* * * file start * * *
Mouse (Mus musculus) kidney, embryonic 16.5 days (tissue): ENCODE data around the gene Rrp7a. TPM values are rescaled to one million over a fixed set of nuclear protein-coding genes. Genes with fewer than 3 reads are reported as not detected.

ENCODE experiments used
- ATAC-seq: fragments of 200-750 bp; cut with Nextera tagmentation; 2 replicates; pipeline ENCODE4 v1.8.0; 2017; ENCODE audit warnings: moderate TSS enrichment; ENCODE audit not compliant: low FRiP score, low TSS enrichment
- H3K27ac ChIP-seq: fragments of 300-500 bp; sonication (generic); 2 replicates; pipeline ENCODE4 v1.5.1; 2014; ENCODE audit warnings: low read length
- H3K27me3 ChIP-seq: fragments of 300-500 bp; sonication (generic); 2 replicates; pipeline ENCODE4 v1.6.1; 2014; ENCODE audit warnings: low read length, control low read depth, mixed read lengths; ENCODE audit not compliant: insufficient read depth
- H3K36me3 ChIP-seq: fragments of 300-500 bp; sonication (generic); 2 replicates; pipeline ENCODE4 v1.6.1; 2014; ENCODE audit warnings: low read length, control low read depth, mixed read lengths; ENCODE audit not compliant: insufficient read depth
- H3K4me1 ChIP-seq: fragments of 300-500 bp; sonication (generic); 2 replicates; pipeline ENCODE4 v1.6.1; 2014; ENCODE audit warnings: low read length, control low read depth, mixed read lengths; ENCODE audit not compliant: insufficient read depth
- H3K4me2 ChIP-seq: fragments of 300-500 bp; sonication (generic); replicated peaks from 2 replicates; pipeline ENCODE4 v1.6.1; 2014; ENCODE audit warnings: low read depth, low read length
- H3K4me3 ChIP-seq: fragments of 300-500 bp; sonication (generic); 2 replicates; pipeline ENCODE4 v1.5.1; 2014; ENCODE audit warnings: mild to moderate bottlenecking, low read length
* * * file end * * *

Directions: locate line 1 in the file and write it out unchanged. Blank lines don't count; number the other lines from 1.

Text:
Mouse (Mus musculus) kidney, embryonic 16.5 days (tissue): ENCODE data around the gene Rrp7a. TPM values are rescaled to one million over a fixed set of nuclear protein-coding genes. Genes with fewer than 3 reads are reported as not detected.